By having loans and printing management removed from the Helpzone, library staff members are no longer ‘tied’ to a desk, and can engage more meaningfully with users. The ‘barrier’ concept of older style library desk, where staff members stood on one side and users on the other is removed, and side-by-side conferencing becomes the norm. It is a more ‘meet and greet’ process, directing and guiding people to the spaces and resources they need for successful learning with information and literature.

What would you change about the Library Helpzone?

The popularity of the spaces requires a more finely honed booking system, so booking software is being developed and display screens put in place near the Helpzone and outside in the Information Commons to enable better online-booking and to display to all who is booked in where, so that users can move independently to the spaces into which they are booked.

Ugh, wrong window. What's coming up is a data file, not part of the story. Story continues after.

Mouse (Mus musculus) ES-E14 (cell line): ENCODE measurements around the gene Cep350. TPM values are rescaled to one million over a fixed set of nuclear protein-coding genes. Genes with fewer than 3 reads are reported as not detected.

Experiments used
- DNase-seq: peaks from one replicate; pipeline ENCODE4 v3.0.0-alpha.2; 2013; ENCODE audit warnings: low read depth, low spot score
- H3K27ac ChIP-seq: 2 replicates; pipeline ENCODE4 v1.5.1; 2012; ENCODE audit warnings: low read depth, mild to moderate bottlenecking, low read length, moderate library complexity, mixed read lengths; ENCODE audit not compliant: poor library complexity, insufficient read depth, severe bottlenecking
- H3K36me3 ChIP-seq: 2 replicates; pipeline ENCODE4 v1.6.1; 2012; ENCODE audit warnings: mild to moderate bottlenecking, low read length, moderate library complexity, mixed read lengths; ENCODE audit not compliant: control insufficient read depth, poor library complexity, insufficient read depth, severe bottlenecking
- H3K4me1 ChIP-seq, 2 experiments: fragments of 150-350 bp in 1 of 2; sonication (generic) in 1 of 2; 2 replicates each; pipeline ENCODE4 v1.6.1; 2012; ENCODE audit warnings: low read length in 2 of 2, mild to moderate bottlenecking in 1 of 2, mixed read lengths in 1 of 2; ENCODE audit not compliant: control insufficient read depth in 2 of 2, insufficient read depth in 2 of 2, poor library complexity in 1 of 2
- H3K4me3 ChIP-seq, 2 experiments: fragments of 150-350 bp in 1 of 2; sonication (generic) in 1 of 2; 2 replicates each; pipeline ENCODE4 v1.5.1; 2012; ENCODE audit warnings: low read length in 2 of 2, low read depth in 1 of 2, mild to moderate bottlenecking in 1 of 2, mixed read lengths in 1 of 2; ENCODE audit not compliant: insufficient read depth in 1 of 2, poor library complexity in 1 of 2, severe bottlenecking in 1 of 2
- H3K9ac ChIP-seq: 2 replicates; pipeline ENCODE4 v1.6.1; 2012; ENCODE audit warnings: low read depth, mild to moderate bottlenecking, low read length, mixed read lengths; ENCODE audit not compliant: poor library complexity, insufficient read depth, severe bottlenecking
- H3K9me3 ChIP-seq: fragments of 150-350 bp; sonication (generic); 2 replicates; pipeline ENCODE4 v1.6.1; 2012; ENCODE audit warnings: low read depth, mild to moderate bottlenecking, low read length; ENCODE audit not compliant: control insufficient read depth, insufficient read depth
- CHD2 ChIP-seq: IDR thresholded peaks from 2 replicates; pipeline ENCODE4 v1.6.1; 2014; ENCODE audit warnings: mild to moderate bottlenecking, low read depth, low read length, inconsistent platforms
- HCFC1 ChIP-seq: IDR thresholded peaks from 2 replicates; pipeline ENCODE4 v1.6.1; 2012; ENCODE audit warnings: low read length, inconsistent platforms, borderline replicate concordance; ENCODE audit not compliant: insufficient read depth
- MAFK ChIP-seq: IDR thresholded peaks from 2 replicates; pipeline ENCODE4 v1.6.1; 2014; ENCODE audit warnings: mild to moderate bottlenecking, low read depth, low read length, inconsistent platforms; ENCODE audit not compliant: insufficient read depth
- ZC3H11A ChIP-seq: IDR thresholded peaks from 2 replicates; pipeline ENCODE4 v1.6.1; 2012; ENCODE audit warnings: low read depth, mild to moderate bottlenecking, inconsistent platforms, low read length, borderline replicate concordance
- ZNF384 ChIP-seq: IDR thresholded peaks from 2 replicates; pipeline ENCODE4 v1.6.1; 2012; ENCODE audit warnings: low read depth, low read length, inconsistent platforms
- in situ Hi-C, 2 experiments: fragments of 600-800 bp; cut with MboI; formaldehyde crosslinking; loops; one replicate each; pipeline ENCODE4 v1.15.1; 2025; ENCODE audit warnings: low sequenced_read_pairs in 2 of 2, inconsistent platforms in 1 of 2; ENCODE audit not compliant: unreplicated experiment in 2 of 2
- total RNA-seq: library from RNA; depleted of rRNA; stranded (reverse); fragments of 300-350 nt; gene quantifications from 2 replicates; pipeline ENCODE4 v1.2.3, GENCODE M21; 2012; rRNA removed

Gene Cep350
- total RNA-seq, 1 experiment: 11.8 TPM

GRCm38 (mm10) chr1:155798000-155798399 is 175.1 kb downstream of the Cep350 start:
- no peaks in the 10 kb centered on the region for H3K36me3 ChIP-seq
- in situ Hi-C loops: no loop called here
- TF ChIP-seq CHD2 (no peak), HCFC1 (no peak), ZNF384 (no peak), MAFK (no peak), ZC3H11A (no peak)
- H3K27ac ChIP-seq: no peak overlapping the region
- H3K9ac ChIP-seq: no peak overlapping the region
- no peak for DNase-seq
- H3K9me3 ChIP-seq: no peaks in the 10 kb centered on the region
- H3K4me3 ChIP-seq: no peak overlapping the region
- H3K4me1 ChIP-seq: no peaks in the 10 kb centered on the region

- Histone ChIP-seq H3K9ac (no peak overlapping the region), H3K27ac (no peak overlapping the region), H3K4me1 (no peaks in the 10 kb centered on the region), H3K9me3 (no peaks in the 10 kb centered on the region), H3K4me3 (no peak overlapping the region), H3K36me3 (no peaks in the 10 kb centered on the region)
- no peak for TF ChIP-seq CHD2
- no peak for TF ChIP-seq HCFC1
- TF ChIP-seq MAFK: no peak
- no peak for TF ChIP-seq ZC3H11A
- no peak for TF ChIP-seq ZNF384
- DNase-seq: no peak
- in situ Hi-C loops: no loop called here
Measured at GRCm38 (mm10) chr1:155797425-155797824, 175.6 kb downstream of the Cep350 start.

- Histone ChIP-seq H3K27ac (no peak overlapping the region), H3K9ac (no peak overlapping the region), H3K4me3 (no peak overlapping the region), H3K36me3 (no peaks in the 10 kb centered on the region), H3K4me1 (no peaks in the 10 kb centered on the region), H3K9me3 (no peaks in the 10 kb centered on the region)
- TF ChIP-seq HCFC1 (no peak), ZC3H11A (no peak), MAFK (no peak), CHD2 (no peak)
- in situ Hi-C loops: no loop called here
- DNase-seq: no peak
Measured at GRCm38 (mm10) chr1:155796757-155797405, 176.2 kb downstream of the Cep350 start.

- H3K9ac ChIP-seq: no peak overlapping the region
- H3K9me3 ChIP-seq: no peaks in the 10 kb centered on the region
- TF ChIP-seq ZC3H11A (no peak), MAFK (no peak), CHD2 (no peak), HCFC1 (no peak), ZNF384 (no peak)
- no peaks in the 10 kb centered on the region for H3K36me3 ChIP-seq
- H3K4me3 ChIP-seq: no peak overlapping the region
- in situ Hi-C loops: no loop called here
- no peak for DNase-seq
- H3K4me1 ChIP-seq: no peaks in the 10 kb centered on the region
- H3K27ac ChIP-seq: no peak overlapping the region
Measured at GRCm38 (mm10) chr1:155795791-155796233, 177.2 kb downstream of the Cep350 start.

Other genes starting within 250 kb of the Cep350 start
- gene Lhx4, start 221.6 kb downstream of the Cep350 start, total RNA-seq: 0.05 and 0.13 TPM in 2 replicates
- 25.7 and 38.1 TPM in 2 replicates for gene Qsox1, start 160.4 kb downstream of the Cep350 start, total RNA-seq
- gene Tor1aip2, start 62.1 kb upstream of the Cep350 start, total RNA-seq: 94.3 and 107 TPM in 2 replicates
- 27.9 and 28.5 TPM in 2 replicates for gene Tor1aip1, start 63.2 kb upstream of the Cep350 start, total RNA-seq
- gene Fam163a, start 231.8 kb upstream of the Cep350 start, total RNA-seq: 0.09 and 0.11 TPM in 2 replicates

The student population is still to fully embrace the idea of carrying student ID cards to enable self-check loans, so there is still often a queue at the desk asking for help with finding and entering ID numbers for loans. It is a process of education, and is slowly resolving itself – especially once the concept takes hold of just taking a photo of the ID barcode and carrying it on the always-present mobile phone!

Carey Café

Library Café and Helpzone.


Learning intention

Melbourne is particularly identified by its inner-city pavement café culture and we sought to replicate that with high benches and stools where staff and senior students could enjoy drinks and snacks while they browsed daily papers and current journals and new senior fiction. This also meets the ‘watering hole’ intention sought.

Physical requirements

High stools lining long benches along the sides overlooking the Reading Hall and two storey windows to the oval and city views as well as a long central bench.

How we use it